Both the rod 29a which connects the bellows 29 with the bell crank lever 31 at 30, and the shaft 32 are insulated from the bell crank 31, which is connected to a power source 40 as shown. A line or wire 41 connects the conductive bell crank lever 31 with the power source 40 and a circuit wire 41a connects the power source 40 with the Wire 42 leading to the heater element 24 and the circuit wire 43 leading to a conventional solenoid valve 44 which is opened when lever 31 engages terminal 38 to admit a fresh supply of coolant to the coils 23. A circuit wire 45 leads from the solenoid to terminal 38 and a wire 46 leads from the heater element 24 to terminal 39 as shown. Because the heater element 24 is arranged within coils 23 the housing 21 can be relatively small in diameter so that only a relatively small quantity of water is contacting the element 24 or coils 23.

In operation, assuming the tank 10 to be filled with water to the level 19 and the solenoid valve 44 to be closed, thus preventing the entrance of any additional fluid to line 23a which will be assumed to be filled with coolant, it will be initially necessary to heat the mold cavity 14 to the desired temperature when it is desired to put the mold into operation. Accordingly, bellows 29 will be in contracted position so that the upright portion 31a of bell crank 31 is clockwise of the position in which it is shown in FIGURE 1 in engagement with terminal 39. When switch 48 is closed to put the system in operation pump 25 is also started to continuously circulate the water in tank 10 through line 11 to the mold 12 which thence returns it to tank 10 through the return line '18. When the water passing through section 11b of the line 11 has been heated by the heater element 24 to a predetermined temperature, the bellows 29 has expanded sufficiently to move the portion 31a of lever 31 counterclockwisely sufliciently so that it is in the neutral position in which it is shown in FIGURE 1.

The heat added by the contact of the heated plastic sheet With the mold tends, of course, to increase the temperature of the mold 12 and accordingly the temperature of the water returning through line 18 will be increased. Accordingly, the temperature of the fluid in portion 11b of the supply line 11 will be increased and the bellows 29 will further expand. When it does so, it will move portion 31a of the lever 31 counterclockwisely into engagement with terminal 38 and this will cause solenoid valve 44 to open so that cold water will circulate through the line 23a, coils 23, and line 23b. When the temperature of the fluid in section 11b of line 11 has been decreased sufliciently, the resulting contraction of bellows 29 will, of course, return the electrically conductive lever 31 to neutral position.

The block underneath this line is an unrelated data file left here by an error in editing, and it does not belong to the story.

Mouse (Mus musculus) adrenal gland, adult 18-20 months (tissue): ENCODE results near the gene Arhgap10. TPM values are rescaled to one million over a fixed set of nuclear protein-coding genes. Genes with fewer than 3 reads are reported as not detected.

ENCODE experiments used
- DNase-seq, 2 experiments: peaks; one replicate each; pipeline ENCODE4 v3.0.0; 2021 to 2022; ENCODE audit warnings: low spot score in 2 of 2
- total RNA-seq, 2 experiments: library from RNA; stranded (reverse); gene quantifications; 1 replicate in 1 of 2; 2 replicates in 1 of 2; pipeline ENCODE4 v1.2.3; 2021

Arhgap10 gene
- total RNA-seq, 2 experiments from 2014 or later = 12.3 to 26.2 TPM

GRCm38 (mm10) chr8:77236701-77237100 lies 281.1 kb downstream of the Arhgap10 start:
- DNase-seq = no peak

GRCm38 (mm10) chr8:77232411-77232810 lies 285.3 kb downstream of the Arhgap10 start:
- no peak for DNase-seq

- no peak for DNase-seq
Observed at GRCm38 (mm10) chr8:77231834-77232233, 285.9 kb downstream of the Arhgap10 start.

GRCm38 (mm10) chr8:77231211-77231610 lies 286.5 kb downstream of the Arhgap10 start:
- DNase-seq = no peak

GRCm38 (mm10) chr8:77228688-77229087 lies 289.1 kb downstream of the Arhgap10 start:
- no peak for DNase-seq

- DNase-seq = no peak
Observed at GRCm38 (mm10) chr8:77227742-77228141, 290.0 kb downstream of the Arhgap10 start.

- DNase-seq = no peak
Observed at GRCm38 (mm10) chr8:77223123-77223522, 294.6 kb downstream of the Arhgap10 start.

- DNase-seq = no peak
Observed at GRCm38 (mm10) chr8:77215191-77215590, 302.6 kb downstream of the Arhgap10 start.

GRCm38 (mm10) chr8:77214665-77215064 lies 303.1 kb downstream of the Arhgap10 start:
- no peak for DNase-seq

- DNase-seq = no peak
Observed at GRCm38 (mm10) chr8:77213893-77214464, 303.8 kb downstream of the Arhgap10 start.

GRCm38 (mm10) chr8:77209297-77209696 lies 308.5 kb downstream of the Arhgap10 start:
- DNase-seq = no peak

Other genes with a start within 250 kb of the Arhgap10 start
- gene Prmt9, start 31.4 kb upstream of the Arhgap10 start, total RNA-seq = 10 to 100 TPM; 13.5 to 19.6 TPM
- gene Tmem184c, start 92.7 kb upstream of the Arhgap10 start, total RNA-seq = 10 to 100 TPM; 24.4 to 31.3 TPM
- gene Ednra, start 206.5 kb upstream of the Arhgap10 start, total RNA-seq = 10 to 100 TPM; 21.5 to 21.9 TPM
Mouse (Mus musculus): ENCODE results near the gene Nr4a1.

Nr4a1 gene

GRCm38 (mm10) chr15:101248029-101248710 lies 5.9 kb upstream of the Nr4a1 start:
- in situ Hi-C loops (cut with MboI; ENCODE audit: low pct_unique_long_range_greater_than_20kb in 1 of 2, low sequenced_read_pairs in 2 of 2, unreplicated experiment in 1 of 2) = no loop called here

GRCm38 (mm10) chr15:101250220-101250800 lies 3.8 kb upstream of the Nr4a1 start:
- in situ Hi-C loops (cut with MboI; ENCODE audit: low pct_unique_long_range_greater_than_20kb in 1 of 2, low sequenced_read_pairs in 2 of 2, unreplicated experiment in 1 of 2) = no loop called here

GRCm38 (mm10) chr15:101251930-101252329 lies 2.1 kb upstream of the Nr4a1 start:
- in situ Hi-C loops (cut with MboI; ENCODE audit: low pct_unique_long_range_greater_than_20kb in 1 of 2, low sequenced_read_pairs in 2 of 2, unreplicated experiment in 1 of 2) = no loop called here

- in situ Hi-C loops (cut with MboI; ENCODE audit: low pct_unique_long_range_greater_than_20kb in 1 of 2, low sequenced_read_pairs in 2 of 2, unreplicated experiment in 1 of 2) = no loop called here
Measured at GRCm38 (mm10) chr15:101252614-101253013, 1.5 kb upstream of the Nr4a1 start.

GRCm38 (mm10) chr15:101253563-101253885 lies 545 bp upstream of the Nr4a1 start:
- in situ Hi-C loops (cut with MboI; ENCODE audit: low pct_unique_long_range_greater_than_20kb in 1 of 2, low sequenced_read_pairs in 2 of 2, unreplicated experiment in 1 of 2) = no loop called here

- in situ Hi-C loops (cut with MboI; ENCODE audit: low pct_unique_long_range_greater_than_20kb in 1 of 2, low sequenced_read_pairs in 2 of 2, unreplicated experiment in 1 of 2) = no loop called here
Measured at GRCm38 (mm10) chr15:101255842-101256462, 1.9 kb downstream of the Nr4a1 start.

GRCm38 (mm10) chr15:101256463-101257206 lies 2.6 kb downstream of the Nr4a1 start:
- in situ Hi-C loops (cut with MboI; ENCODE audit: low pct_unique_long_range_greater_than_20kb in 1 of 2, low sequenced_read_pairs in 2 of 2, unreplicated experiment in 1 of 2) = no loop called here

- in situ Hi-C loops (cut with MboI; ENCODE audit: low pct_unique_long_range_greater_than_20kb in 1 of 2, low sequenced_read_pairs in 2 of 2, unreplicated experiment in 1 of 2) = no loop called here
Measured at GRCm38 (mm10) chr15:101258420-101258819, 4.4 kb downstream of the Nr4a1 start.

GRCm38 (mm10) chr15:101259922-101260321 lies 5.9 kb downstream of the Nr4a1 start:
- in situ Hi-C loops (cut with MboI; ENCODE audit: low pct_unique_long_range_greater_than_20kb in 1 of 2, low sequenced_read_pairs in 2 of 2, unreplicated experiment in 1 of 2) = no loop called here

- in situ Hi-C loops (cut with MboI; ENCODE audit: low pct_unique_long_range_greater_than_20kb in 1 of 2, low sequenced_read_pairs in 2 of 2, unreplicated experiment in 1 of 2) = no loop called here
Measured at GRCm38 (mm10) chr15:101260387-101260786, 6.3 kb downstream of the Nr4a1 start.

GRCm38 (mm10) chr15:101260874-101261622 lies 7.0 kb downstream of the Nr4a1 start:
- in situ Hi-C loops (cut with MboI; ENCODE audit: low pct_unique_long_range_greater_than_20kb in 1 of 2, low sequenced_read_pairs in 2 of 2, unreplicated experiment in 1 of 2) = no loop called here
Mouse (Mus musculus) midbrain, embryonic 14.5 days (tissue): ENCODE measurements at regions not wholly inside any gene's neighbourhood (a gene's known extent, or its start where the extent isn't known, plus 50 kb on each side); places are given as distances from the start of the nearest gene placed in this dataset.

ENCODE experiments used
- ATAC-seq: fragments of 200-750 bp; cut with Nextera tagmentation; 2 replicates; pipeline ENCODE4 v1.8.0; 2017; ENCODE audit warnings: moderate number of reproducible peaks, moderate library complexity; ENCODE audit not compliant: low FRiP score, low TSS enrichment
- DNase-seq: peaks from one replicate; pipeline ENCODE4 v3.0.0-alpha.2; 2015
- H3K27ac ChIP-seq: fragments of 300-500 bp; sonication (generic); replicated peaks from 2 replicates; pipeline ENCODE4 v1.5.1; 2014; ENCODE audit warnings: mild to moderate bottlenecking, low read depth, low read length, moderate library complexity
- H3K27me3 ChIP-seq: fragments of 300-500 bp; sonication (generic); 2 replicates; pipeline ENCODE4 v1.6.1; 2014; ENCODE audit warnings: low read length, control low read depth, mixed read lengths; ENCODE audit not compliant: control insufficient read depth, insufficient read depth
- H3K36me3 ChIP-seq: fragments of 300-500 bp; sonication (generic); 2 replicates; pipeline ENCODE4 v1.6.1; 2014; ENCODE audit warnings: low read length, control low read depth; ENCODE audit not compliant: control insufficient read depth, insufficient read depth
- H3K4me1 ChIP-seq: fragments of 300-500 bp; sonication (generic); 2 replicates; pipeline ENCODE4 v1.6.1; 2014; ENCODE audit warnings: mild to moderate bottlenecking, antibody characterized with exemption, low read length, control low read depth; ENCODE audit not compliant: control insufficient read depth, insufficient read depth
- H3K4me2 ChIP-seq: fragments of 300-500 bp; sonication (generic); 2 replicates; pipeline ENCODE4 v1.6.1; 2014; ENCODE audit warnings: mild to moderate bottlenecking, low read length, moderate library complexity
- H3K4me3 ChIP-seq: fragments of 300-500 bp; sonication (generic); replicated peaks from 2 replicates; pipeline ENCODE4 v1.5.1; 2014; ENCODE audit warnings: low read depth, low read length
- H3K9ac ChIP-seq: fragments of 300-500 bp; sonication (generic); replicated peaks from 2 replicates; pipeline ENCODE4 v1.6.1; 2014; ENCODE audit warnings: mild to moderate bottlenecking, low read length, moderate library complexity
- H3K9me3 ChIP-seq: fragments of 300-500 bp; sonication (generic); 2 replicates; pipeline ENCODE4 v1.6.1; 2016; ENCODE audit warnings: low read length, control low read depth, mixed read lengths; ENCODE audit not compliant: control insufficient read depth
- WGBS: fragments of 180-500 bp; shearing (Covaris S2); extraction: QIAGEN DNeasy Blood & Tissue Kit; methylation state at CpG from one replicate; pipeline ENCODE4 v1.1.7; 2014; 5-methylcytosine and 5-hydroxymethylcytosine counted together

With the arrangement disclosed it is impossible to operate the heating element 24 and cooling system simultaneously and further, because lever 37 has a neutral position spaced from the terminals 38 and 39 there is little tendency of the system to hunt. As previously noted, adjustment of the calibrated dial 32a varies the amount of contraction or expansion of bellows 29 necessary to cause lever 31 to contact either terminal 38 or 39. Because the bulb 27 is in a section of the line 11 outside of housing 21 all of the fluid contacting bulb 27 has been either warmed or cooled substantially as much as it will be warmed or cooled prior to the time it reaches vacuum mold 12. Any water reaching bulb 27 must pass through housing 21 which is of relatively restricted diameter so that it treats a small quantity of water. This it can accordingly do very rapidly so that the system is almost immediately responsive. Also, because the section 11b of line 11 extends through the tank 10 below the level of reservoir liquid 19, the bulb 27 may be termed sensitive to the temperature of the liquid in tank 10. Thus, if the pump should be deenergized or become inoperative while heater 24 was operating in tank 10 to heat the liquid in the tank, the tempature of the static water in the tank rising rapidly to a dangerous level would be reflected by bulb 27 in the static fluid in line 11 and the expansion of bellows 29 to cause lever 31 to move counterclockwisely away from terminal 39. If the bulb 2.7 were located in the return line \18 above the tank while the pump was inoperative, the fact that the pump was inoperative would prevent any of the rapidly heating water from affecting the bulb system, of course. Thus, I have provided a system in which only the temperature of water or fluid which has passed through the cooling and heating elements 23 and 24 is measured but which is also sensitive to the temperature of the reservoir of liquid in tank 10. The system is particularly well suited to operate in the 80 F. to 250 F. range and will hold the temperature of the mold to a plus or minus F.